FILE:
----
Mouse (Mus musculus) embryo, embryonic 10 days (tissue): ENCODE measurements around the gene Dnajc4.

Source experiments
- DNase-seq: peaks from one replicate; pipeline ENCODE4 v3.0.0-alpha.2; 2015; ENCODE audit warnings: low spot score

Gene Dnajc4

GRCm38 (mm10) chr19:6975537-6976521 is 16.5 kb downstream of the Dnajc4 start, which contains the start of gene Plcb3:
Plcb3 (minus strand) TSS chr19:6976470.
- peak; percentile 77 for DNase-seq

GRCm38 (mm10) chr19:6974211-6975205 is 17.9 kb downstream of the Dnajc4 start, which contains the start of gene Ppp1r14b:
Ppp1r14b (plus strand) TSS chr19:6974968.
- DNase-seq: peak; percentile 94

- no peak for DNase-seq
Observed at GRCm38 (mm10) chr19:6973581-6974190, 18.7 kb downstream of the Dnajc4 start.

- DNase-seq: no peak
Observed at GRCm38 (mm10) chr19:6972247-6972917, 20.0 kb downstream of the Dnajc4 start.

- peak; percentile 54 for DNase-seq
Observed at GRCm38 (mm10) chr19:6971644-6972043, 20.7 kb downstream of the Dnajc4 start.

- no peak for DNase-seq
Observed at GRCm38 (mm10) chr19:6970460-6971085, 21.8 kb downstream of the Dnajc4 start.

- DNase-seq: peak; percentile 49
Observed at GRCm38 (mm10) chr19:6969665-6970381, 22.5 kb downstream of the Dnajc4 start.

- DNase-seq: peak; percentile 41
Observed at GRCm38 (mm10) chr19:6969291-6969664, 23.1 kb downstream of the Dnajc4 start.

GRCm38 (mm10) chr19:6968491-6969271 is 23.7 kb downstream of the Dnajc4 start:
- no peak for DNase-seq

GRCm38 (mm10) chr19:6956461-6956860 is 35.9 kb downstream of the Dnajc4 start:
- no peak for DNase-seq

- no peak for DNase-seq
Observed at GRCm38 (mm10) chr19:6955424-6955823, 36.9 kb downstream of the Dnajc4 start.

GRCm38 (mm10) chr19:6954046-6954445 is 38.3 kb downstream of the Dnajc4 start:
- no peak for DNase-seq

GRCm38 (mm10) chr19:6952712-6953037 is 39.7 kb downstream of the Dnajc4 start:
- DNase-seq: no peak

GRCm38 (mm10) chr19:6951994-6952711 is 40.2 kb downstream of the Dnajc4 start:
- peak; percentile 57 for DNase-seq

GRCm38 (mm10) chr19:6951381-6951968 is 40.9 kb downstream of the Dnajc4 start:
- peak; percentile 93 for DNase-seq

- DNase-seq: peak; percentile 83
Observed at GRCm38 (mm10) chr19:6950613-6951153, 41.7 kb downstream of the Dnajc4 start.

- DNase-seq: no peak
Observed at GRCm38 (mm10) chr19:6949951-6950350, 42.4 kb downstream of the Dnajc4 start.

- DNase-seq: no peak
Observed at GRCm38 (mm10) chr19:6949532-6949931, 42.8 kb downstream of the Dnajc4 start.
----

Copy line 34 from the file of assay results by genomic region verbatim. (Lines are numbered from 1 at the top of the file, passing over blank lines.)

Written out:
- peak; percentile 57 for DNase-seq